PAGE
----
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Thu, March 7th, 2013 - 7:00AM
Fri, March 8th, 2013 - 7:00AM
Graham Predeger
Avalanche risk The Bottom Line

Strong southeasterly winds and precipitation associated with an intense low-pressure system and accompanying warm front will increase our avalanche danger to MODERATE above treeline today.   Lower elevation areas that continue to harbor a stout surface crust will have a generally LOW danger.

Thu, March 7th, 2013
Above 2,500'
2 - Moderate
Avalanche risk
1 - Low
Avalanche risk
Below Treeline
Below 1,000'
1 - Low
Avalanche risk
0 - No Rating
1 - Low
2 - Moderate
3 - Considerable
4 - High
5 - Extreme
Avalanche risk Avalanche risk Avalanche risk Avalanche risk Avalanche risk
Travel Advice Generally safe avalanche conditions. Watch for unstable snow on isolated terrain features. Heightened avalanche conditions on specific terrain features. Evaluate snow and terrain carefully; identify features of concern. Dangerous avalanche conditions. Careful snowpack evaluation, cautious route-finding, and conservative decision-making essential. Very dangerous avalanche conditions. Travel in avalanche terrain not recommended. Extraordinarily dangerous avalanche conditions. Avoid all avalanche terrain.
Likelihood of Avalanches Natural and human-triggered avalanches unlikely. Natural avalanches unlikely; human-triggered avalanches possible. Natural avalanches possible; human-triggered avalanches likely. Natural avalanches likely; human-triggered avalanches very likely. Natural and human-triggered avalanches certain.
Avalanche Size and Distribution Small avalanches in isolated areas or extreme terrain. Small avalanches in specific areas; or large avalanches in isolated areas. Small avalanches in many areas; or large avalanches in specific areas; or very large avalanches in isolated areas. Large avalanches in many areas; or very large avalanches in specific areas. Very large avalanches in many areas.
Avalanche Problem 1
  • Wind Slabs
    Wind Slabs
Wind Slabs
Wind Slab avalanches are the release of a cohesive layer of snow (a slab) formed by the wind. Wind typically transports snow from the upwind sides of terrain features and deposits snow on the downwind side. Wind slabs are often smooth and rounded and sometimes sound hollow, and can range from soft to hard. Wind slabs that form over a persistent weak layer (surface hoar, depth hoar, or near-surface facets) may be termed Persistent Slabs or may develop into Persistent Slabs.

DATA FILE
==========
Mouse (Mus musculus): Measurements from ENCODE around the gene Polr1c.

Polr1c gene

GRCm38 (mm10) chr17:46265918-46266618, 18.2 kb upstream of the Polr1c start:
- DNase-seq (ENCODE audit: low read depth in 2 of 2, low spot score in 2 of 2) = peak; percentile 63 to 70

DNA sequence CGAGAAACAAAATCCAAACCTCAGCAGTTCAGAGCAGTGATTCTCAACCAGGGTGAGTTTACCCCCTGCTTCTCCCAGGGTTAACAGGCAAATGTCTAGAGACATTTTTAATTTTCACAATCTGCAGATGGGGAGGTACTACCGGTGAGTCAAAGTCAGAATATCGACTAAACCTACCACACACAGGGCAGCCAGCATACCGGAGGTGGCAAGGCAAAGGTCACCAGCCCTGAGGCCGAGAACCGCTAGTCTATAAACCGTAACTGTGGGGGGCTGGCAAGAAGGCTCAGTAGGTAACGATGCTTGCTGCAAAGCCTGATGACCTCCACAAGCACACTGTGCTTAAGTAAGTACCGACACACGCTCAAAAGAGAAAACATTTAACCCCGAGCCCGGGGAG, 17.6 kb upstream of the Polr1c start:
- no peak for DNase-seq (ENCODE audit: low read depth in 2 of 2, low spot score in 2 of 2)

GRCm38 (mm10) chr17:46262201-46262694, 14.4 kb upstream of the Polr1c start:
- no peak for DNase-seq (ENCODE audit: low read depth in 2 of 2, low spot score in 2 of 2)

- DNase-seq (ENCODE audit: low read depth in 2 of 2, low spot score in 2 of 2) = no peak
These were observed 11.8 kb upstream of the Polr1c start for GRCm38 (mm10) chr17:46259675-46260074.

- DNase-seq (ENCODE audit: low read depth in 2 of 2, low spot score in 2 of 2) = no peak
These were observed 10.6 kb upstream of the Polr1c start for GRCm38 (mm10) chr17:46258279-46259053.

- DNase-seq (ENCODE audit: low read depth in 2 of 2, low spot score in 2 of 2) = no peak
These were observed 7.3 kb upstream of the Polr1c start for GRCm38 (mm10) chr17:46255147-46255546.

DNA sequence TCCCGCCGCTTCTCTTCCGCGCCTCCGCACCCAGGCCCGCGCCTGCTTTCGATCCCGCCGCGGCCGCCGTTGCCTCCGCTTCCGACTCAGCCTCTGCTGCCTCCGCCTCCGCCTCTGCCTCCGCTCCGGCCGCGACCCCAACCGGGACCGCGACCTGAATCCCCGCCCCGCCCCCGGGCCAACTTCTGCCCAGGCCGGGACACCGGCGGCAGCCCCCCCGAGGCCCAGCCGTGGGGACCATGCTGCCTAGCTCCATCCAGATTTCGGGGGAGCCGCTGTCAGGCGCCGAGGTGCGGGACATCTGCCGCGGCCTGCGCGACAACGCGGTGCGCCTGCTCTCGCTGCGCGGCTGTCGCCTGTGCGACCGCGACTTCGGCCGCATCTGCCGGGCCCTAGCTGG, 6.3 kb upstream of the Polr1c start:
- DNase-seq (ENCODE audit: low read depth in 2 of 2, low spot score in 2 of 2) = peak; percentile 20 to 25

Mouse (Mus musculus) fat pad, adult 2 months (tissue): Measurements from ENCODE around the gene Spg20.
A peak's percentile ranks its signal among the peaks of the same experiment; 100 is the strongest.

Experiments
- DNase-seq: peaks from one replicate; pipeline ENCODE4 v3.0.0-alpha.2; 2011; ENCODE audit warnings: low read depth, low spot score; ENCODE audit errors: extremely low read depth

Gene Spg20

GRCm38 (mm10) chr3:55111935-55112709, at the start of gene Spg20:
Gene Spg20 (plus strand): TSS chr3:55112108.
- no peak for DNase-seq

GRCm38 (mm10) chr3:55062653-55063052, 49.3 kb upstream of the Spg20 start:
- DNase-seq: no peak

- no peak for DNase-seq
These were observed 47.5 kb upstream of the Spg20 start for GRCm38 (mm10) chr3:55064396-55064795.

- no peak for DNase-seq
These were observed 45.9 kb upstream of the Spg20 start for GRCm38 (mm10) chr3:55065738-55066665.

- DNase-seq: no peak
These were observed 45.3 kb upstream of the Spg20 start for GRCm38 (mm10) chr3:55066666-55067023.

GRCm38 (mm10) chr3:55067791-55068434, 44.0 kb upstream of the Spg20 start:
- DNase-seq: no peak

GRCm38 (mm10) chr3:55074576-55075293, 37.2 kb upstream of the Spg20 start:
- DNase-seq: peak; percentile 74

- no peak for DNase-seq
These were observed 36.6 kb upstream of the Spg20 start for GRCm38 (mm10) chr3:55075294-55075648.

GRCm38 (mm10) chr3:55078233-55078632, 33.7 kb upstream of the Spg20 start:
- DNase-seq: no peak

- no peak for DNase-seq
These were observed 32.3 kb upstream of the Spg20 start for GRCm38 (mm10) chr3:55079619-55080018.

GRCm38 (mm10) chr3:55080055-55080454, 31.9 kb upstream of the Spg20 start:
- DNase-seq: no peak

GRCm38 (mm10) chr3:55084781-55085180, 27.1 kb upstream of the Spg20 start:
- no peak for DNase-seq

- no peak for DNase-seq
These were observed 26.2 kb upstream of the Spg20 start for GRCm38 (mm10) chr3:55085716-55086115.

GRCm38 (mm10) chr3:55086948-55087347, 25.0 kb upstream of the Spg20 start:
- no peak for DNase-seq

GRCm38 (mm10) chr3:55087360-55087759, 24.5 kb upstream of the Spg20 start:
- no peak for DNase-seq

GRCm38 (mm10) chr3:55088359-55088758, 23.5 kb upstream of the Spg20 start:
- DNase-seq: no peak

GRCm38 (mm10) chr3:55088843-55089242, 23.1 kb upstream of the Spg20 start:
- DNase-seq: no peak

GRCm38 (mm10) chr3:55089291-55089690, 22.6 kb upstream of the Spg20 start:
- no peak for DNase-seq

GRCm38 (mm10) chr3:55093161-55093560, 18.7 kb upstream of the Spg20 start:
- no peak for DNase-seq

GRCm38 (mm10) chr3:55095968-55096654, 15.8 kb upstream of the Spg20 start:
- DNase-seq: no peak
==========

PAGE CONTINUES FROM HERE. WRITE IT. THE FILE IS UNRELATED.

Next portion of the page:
More info at Avalanche.org

Fresh wind slabs will be the primary concern today as this storm is expected to move into our area with 55 to 75 mph southeast winds at ridgetop elevations.  Winds began to pick up around 4am and by 6am are gusting into the mid 50’s at 3800’.  Above about 1200’ we found generally loose, dry snow yesterday that is available for transport by the wind.  As winds blow the surface snow around, expect slabs to form on north and west aspects, particularly below ridges.  Falling snow at mid and upper elevations will further add to building wind slabs as this storm intensifies through this afternoon and evening.

Cornices will continue to build and fail throughout this storm event.  As always, limit your time spent underneath cornices and if travelling on a corniced ridge, when you think you are far enough back from the edge, it’s good practice to move back even further!

Avalanche Problem 2
  • Storm Slabs
    Storm Slabs
Storm Slabs
Storm Slab avalanches are the release of a cohesive layer (a slab) of new snow that breaks within new snow or on the old snow surface. Storm-slabs typically last between a few hours and few days (following snowfall). Storm-slabs that form over a persistent weak layer (surface hoar, depth hoar, or near-surface facets) may be termed Persistent Slabs or may develop into Persistent Slabs.
More info at Avalanche.org

Depending on the timing of this storm, precipitation could add up to significant amounts by this afternoon/ evening where storm snow avalanches could be an issue.  Yesterday Fitz and I found a couple of concerns on the surface in the form of a sun crust on southerly aspects at and above tree line (formed Tuesday) and very sporadic and pocketed surface hoar.  Whether or not the surface hoar stays in tact, I suspect these mid-elevation southerly aspects could be some of the first avalanche producers as storm snow accumulates and forms a slab.  If the bulk of precipitation does not come until later in the day or this evening as forecasted, storm snow avalanches will prove more of a concern on Friday.

Thu, March 7th, 2013

Temperatures were mild and winds were calm as high clouds dominated our region yesterday in anticipation of our first real shot of moisture in seven days.

Today looks to be a bit more exciting in the weather department as a 956mb low southwest of Kodiak begins to impact our area.   Winds have already begun their influence and will continue to blow from the southeast in the 55-75mph range today at upper elevations.   The temperature will gradually increase throughout the day with rain being the predominant precipitation type at sea level by this afternoon.   The snow line looks to be around 700ft today in the eastern Turnagain Arm area.   This storm will start off windy with the bulk of precip coming later this afternoon and overnight.

We will likely continue to feel the effects of this storm tomorrow as it makes landfall and subsequently weakens.   For the weekend, cloudy with a chance of precipitation looks to be the story as a series of weak lows progress across our region.


Fitz will issue the next advisory on Friday, March 8th.

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This is a general backcountry avalanche advisory issued for Turnagain Arm with Turnagain Pass as the core advisory area. This advisory does not apply to highways, railroads or operating ski areas.